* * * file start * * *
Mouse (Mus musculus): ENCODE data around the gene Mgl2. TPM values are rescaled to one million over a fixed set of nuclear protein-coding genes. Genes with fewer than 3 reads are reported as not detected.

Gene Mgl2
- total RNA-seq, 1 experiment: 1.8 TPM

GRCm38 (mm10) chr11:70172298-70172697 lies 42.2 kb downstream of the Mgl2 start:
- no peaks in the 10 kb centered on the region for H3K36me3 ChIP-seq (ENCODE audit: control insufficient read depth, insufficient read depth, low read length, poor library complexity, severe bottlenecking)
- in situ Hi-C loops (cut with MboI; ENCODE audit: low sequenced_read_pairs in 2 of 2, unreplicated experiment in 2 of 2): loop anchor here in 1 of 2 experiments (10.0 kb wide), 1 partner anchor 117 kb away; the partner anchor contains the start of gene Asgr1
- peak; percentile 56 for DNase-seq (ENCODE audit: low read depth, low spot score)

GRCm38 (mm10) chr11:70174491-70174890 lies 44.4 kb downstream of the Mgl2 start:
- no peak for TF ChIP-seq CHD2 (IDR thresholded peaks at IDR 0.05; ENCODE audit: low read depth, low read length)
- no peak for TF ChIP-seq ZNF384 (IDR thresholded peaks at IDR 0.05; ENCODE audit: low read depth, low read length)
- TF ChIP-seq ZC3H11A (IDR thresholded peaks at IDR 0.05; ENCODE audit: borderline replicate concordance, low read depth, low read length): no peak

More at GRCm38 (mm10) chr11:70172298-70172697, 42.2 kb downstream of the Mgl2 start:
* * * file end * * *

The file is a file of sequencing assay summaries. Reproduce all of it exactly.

Mouse (Mus musculus): ENCODE data around the gene Mgl2. TPM values are rescaled to one million over a fixed set of nuclear protein-coding genes. Genes with fewer than 3 reads are reported as not detected.

Gene Mgl2
- total RNA-seq, 1 experiment: 1.8 TPM

GRCm38 (mm10) chr11:70172298-70172697 lies 42.2 kb downstream of the Mgl2 start:
- no peaks in the 10 kb centered on the region for H3K36me3 ChIP-seq (ENCODE audit: control insufficient read depth, insufficient read depth, low read length, poor library complexity, severe bottlenecking)
- in situ Hi-C loops (cut with MboI; ENCODE audit: low sequenced_read_pairs in 2 of 2, unreplicated experiment in 2 of 2): loop anchor here in 1 of 2 experiments (10.0 kb wide), 1 partner anchor 117 kb away; the partner anchor contains the start of gene Asgr1
- peak; percentile 56 for DNase-seq (ENCODE audit: low read depth, low spot score)

GRCm38 (mm10) chr11:70174491-70174890 lies 44.4 kb downstream of the Mgl2 start:
- no peak for TF ChIP-seq CHD2 (IDR thresholded peaks at IDR 0.05; ENCODE audit: low read depth, low read length)
- no peak for TF ChIP-seq ZNF384 (IDR thresholded peaks at IDR 0.05; ENCODE audit: low read depth, low read length)
- TF ChIP-seq ZC3H11A (IDR thresholded peaks at IDR 0.05; ENCODE audit: borderline replicate concordance, low read depth, low read length): no peak

More at GRCm38 (mm10) chr11:70172298-70172697, 42.2 kb downstream of the Mgl2 start: